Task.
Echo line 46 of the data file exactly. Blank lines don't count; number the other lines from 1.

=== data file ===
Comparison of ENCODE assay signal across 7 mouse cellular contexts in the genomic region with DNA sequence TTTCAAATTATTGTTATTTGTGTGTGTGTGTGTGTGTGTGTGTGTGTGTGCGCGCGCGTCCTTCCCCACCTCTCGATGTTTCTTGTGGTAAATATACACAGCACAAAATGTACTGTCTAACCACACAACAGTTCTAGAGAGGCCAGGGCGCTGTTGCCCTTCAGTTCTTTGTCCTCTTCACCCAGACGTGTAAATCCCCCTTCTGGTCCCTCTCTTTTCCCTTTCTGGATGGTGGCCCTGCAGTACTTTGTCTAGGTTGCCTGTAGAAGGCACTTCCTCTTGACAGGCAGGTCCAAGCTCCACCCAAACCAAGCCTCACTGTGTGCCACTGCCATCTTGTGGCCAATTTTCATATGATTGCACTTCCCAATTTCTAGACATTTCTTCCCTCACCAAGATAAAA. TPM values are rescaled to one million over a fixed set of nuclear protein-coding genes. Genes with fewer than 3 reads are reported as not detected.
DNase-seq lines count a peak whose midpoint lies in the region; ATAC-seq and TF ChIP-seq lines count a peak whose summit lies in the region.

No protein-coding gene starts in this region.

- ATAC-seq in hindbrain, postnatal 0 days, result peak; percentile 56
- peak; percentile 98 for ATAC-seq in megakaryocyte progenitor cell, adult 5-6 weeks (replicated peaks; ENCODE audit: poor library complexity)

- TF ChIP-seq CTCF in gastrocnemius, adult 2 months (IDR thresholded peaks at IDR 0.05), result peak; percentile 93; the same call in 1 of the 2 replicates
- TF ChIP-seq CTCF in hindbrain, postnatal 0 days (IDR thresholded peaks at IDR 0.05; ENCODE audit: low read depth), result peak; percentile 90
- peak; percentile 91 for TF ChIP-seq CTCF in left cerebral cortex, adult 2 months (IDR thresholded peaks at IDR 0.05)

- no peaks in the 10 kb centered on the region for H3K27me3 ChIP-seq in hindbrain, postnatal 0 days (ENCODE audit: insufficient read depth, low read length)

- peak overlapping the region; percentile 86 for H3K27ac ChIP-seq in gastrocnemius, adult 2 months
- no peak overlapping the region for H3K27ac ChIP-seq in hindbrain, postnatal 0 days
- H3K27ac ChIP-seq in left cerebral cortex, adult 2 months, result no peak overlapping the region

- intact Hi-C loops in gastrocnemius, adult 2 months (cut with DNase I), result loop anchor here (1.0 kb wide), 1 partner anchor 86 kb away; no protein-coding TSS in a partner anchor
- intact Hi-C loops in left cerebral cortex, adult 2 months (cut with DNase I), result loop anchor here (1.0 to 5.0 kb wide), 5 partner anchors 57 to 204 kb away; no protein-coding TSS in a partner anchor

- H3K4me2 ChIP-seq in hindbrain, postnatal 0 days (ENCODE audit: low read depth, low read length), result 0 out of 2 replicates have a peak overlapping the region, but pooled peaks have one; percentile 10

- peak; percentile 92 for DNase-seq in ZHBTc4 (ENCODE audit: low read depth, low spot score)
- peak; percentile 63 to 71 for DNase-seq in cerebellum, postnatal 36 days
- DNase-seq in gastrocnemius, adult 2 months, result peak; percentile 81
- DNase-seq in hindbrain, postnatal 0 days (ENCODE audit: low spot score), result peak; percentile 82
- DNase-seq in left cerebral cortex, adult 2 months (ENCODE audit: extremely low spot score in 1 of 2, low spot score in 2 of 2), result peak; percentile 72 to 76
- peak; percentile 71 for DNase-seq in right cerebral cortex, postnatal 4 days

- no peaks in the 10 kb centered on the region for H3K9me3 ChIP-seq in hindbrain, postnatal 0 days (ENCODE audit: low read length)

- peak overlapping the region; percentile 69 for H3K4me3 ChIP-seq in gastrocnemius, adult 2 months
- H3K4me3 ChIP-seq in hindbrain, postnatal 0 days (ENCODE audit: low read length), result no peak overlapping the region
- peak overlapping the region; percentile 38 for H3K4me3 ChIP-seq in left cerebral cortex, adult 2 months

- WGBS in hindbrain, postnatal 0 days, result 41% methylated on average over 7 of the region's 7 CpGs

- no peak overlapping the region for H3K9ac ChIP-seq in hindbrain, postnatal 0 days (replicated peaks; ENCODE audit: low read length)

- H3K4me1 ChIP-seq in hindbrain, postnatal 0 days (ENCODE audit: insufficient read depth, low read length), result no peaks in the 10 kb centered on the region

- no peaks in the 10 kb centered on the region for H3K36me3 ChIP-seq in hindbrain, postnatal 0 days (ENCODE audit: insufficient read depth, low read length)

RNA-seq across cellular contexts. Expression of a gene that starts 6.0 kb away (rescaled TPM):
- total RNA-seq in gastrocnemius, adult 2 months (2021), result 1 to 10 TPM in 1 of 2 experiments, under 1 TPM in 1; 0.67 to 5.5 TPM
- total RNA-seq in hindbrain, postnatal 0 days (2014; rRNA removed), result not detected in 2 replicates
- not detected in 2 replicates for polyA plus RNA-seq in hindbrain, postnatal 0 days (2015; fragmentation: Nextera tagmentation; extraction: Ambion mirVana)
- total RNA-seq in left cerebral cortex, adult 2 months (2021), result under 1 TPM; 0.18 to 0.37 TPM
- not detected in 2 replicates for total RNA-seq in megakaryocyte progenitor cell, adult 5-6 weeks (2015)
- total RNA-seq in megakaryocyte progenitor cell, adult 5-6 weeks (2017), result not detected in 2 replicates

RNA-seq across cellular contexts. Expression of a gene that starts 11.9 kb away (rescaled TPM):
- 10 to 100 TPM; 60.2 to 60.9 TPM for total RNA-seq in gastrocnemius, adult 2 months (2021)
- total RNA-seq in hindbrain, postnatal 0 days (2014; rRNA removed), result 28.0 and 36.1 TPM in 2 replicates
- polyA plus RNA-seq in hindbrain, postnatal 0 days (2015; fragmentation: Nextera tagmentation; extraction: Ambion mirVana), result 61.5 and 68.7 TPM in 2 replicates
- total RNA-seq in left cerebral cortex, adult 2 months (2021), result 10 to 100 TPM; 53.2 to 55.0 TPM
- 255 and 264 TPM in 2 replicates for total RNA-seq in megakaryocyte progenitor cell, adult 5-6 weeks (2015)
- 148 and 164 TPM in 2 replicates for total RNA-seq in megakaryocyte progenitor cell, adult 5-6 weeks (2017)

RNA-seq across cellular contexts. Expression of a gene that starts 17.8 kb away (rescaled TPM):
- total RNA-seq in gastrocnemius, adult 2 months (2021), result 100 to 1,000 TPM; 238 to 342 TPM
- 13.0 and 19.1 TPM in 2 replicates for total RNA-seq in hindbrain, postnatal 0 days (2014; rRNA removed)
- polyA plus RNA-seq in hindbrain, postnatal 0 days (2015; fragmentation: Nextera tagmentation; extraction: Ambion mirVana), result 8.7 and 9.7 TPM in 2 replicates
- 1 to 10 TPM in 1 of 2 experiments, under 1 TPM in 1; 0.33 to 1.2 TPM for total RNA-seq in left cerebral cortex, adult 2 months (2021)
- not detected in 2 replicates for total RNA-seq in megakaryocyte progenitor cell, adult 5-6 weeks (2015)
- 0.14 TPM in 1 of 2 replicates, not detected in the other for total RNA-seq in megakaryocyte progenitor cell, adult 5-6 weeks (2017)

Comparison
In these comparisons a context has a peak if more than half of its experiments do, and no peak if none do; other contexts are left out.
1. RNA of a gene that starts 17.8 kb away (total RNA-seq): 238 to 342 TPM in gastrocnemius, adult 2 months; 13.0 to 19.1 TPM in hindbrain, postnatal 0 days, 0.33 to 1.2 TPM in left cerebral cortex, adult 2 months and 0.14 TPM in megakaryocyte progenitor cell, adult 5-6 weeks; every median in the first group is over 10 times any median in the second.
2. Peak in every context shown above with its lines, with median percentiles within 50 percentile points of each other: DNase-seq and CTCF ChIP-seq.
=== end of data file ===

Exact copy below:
- 13.0 and 19.1 TPM in 2 replicates for total RNA-seq in hindbrain, postnatal 0 days (2014; rRNA removed)